SOUTH PORTLAND, Maine — Colleagues recalled the kindness and dedication of a popular Memorial Middle School teacher who died suddenly this week.
Waterboro resident Greg Carter, 50, died Monday night.
“Everyone knew something was wrong when his car wasn’t here [Tuesday],” Kate Porter, a language arts and social studies teacher, said Wednesday.
Porter was Carter’s teaching partner; they taught the same 50 sixth-graders, and she said Carter was intensely dedicated to teaching, while maintaining a very composed nature.
“The students really respected Greg. He worked tirelessly to see their needs were met, and he will be missed tremendously,” she said.
Principal Megan Welter said Carter was in his second year at the school. He previously taught eighth graders at Mahoney Middle School for about three years.
“He was just so warm with the kids,” Welter said. “He never ever raised his voice; he was always so calm and so nice.”
She said Carter was routinely the first to arrive at the school each day, usually by about 6:15 a.m.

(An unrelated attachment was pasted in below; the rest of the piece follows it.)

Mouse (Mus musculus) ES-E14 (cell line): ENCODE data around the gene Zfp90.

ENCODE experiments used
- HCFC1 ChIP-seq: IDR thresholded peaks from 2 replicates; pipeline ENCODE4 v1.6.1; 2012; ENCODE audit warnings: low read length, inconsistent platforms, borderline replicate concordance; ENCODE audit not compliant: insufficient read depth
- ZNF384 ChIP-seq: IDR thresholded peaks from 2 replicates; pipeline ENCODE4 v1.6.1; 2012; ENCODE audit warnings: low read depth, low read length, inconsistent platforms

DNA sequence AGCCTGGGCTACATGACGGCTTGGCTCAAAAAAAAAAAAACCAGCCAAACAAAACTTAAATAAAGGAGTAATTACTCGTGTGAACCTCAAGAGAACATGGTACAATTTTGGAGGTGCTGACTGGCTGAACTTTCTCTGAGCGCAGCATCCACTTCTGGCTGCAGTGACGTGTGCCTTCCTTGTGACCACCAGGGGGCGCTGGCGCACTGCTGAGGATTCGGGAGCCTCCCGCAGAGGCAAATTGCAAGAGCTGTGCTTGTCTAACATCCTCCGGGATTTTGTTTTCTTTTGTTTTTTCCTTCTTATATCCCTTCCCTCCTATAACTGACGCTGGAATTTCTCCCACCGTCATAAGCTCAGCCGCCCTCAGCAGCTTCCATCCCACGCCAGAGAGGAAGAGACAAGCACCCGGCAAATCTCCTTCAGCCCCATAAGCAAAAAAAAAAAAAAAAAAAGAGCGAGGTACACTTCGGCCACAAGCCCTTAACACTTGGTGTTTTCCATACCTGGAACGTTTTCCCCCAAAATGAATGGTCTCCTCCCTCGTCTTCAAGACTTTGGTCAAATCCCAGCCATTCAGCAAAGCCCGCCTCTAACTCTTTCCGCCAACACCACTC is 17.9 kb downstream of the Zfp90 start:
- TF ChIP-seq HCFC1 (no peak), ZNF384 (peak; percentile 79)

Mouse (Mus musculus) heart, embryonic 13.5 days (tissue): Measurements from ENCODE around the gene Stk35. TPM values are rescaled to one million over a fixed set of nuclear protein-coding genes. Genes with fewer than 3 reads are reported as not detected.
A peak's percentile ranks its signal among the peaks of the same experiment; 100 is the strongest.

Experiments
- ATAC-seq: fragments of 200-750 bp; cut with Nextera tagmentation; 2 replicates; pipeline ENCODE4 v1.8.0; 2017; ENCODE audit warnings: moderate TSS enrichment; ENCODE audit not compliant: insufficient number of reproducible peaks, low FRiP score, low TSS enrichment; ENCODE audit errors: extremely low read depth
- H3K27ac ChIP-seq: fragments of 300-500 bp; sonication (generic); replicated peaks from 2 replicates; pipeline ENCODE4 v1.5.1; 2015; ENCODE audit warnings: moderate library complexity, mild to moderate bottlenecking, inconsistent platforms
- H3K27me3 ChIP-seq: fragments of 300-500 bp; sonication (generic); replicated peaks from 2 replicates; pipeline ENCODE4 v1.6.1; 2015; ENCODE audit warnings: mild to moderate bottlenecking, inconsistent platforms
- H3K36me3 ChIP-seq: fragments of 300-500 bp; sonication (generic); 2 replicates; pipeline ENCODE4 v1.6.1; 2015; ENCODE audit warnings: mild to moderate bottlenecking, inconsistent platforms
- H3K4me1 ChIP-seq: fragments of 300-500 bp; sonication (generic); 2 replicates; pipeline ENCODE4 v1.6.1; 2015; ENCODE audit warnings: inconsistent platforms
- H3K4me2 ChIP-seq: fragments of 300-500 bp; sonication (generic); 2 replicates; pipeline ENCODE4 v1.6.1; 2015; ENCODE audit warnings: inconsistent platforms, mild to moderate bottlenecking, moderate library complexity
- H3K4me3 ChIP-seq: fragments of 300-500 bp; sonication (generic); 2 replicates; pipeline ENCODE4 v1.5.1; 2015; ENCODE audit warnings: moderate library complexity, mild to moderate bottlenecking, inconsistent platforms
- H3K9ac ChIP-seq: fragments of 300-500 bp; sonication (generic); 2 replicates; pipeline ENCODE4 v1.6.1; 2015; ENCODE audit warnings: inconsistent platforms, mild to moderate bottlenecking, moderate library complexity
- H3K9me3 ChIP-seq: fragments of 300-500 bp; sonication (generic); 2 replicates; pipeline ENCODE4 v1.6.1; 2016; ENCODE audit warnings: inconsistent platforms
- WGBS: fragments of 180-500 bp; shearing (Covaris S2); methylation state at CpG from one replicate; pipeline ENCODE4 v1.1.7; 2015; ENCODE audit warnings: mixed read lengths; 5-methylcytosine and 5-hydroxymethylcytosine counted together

Counselors were at school Tuesday to speak with grieving students. Welter said the students’ responses showed a deep appreciation for Carter’s patience and kindness.
Andrew Gelman, who also teaches sixth-grade math and science, said he knew Carter for almost a decade, going back to when they taught at Greely Middle School in Cumberland.
He recalled Carter as a large, quiet man who loved his family, hunting and salt- and freshwater fishing. He was adept at tying his own flies and would fish at all hours to catch tides at Ferry Beach, Gelman said.
Carter and Gelman also led the middle school’s Eco Explorer club, which Welter said helped immigrant students who had never seen snow get outdoors for snowshoeing. Carter was also credited with constructing the school hiking trail and community garden.
He was also an adviser to about a dozen seventh-graders in a club called Connections.
Gelman said Carter was particularly dedicated to working with students with special needs and designed science courses for them at Greeley Middle School.
He was also a presence when local students attended Camp Kieve in Nobleboro. Gelman said he would bunk with the campers.
“He was a big guy, sleeping in the bunk beds,” Gelman said.
Welter said Carter’s teaching style stressed inclusion and involvement. When she visited his classroom, she said she often had to look around for him because he was typically working with students individually.
“He would put up a challenge for kids to work on together, and [he] was sort of the coach,” she said.
Inside Carter’s quiet persona was a surprisingly funny man, Welter said.
Carter is survived by his wife, Janet, and two children. Funeral arrangements were not available Wednesday.